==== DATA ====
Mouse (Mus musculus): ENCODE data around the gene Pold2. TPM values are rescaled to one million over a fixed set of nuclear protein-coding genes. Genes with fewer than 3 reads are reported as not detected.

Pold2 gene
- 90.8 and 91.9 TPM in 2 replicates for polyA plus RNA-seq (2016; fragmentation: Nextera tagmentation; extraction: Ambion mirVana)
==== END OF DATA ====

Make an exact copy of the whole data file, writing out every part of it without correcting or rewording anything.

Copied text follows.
Mouse (Mus musculus): ENCODE data around the gene Pold2. TPM values are rescaled to one million over a fixed set of nuclear protein-coding genes. Genes with fewer than 3 reads are reported as not detected.

Pold2 gene
- 90.8 and 91.9 TPM in 2 replicates for polyA plus RNA-seq (2016; fragmentation: Nextera tagmentation; extraction: Ambion mirVana)